An inscription on stone, thousands of years old, in Oescus, a city that had the status of a Roman colony, might be one of the first traces of Jews living in what is Bulgaria today.
It looks like persecution elsewhere was one of the motives for Jews to come to this region, more than once. The history of pogroms in Europe, which peaked in the most terrible of them all, the Holocaust, made the region we know as Bulgaria a refuge for Jews.
At the same time, Jews were persecuted in this region too. On the other hand, there were Jews in some of the highest positions, even in the Middle Ages.
One of the most famous Bulgarian Jews in mediaeval history is actually a woman who converted to Christianity. Sarah, supposedly an intelligent and beautiful lady, caught the eye of czar Ivan Alexander, who reigned Bulgaria from 1331 to 1371.
While the tsar’s first wife became a nun, Sarah became his tsaritsa. From that moment onward, she was known as Theodora-Sarah.
It is unclear whether she made sure Jews were protected, or if the exact opposite was the case. In 1352, three Jews were condemned to death on a false charge of blaspheming against saints. Ivan Alexander pardoned them, but a mob murdered them anyway.
Was Theodora-Sarah behind the failed rescue attempt, or did she play a sinister role? We will never know for sure.
In the centuries of Ottoman rule, Jewish traders and merchants experienced times of stability, but also periodic persecutions. Also the Jews were subjected to discrimination.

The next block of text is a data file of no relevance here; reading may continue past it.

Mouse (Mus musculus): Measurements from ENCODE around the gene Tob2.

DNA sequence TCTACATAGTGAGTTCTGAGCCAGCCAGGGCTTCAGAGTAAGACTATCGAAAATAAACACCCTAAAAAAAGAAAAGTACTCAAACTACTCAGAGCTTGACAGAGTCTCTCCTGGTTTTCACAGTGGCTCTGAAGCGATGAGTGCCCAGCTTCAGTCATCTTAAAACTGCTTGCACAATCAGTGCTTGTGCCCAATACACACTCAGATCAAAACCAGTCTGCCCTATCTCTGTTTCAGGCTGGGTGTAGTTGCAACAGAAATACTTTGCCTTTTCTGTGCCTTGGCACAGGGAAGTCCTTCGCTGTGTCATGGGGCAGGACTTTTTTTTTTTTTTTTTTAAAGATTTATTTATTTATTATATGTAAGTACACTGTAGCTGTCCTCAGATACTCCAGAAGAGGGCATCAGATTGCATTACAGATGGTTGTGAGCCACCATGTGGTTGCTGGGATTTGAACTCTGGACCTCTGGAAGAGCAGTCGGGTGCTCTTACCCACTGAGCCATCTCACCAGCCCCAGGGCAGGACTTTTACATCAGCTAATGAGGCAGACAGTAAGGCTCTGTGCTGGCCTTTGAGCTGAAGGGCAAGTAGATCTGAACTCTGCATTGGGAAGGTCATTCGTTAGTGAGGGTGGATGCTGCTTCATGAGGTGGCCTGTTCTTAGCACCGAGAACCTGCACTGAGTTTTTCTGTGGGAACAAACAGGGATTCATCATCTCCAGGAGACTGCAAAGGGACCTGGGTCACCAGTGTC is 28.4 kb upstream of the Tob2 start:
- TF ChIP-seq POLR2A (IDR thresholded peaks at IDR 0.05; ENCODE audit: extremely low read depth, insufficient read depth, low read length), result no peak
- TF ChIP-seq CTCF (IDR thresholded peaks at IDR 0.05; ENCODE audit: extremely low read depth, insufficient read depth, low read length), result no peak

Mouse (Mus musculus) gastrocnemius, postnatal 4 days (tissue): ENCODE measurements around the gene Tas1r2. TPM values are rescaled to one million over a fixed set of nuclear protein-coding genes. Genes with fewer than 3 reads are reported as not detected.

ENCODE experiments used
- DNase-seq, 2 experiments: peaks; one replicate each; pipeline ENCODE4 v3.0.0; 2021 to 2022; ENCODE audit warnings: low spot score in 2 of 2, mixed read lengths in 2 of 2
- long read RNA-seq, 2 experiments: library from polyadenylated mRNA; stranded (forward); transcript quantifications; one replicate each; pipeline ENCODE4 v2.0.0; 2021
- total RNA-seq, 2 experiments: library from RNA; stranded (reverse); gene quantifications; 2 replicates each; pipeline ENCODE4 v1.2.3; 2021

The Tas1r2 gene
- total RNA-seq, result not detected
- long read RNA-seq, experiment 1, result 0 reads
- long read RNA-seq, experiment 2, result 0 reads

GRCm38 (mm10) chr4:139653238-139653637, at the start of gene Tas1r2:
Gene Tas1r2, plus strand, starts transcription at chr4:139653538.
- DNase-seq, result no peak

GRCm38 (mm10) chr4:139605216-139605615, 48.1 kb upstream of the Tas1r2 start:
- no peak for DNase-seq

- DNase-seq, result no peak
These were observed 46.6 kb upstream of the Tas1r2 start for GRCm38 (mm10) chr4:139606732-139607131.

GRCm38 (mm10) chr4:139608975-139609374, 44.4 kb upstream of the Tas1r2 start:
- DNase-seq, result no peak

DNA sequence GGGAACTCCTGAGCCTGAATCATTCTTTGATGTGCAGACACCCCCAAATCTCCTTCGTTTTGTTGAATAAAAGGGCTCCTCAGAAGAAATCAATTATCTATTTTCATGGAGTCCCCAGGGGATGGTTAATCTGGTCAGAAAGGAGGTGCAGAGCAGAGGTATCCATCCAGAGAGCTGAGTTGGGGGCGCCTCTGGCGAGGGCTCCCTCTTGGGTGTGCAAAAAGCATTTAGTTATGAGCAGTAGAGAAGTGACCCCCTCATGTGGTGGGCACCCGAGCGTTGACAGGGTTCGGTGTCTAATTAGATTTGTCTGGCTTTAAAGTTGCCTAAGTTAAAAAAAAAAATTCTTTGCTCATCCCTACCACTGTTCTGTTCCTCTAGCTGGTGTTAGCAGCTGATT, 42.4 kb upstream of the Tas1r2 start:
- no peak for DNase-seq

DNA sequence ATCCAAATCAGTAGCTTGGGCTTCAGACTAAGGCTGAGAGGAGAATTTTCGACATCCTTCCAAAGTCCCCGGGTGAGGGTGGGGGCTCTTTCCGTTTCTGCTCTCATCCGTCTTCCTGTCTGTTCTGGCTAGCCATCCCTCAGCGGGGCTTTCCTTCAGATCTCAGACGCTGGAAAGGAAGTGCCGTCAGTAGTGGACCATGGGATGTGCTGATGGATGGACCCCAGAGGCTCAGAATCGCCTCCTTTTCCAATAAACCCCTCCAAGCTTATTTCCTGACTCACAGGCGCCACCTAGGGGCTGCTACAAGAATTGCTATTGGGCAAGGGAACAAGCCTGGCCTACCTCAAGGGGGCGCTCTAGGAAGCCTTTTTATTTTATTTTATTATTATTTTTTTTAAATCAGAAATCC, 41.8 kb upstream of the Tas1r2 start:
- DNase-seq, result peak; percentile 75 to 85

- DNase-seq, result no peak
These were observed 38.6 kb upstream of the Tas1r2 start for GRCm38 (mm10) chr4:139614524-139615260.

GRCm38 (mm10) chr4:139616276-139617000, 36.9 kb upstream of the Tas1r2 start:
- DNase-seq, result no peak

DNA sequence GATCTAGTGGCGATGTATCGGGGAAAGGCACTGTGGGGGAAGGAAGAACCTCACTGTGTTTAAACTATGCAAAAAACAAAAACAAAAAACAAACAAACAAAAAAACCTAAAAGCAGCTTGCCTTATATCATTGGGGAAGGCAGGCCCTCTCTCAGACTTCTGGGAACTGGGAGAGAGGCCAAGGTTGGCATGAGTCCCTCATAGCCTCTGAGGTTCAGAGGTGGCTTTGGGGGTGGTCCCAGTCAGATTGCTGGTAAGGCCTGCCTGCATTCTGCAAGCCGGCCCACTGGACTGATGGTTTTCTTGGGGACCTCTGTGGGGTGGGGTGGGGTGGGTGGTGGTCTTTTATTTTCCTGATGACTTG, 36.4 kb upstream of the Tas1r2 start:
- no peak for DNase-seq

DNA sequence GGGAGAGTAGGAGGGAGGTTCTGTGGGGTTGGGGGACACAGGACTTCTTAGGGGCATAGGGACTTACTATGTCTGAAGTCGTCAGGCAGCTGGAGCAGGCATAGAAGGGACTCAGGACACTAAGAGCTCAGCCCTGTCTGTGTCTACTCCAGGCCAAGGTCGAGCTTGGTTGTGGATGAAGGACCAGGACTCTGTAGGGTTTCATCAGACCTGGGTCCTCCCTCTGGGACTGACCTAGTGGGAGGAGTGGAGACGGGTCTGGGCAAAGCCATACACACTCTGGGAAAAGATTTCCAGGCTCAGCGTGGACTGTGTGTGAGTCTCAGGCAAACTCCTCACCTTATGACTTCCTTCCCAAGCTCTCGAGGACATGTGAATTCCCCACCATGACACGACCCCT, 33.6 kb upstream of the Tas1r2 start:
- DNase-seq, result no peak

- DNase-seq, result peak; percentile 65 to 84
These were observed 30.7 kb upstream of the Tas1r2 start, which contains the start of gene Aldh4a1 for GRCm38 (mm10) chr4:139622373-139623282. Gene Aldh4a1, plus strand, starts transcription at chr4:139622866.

Much later, Bulgaria’s alliance with Nazi Germany led to an immediate danger for the Bulgarian Jews, even though antisemitism had already been present before, to a certain degree.
In November 1940, the Defence of the Nation Act, with anti-Jewish provisions, was approved by the National Assembly in Sofia. There was some opposition to it.
On the other hand, Prime Minister Bogdan Filov, who was a notorious antisemite, and the pro-Nazi organisation “Union of Bulgarian National Legions” felt Bulgaria was not acting against its Jews harshly enough.
Things looked grim. However, the events of 1943 came up. Thanks to Christian Orthodox priests and other courageous non-Jewish Bulgarians, the planned deportation and killing of the Bulgarian Jews was prevented, while 11,343 Jews from Thrace and Macedonia were sent to the Nazis, who murdered them.
Most of Bulgaria’s Jews made Aliyah in 1948 and the following years. Only a few thousand stayed and lived through communism. Until today, there are arguments within the small Jewish community, about the assessment of those times.
After the collapse of communism, antisemitism did not disappear. As noted in a U.S. State Department report for 2006, “the country’s small Jewish community became a target of the extremist political party Ataka, which employed anti-Semitic rhetoric during the June 2005 parliamentary election campaign.”
Today, Ataka is part of Prime Minister Boiko Borissov’s government coalition, through the “United Patriots”.
The Jewish community recently had to thwart a plan to name a street in Sofia after Bogdan Filov, the anti-Semitic prime minister of the 1940s.
As recently as 2013, the Jewish organisations of Bulgaria expressed their offence at the Bulgarian Academy of Sciences and Sofia municipality jointly organizing a conference in honor of Filov, in his capacity as an archaeologist.
The entire history of the Bulgarian Jews, from Oescus and even before, to the community’s plans for the future, is part of “Bulgarian Jews: Living History” by Clive Leviev-Sawyer and Imanuel Marcus, which will be released on March 10th, 2018.
On and after that date, the book will be available at the HQ of Shalom, the organization of Bulgarian Jews, at Sofia Synagogue and Amazon Europe.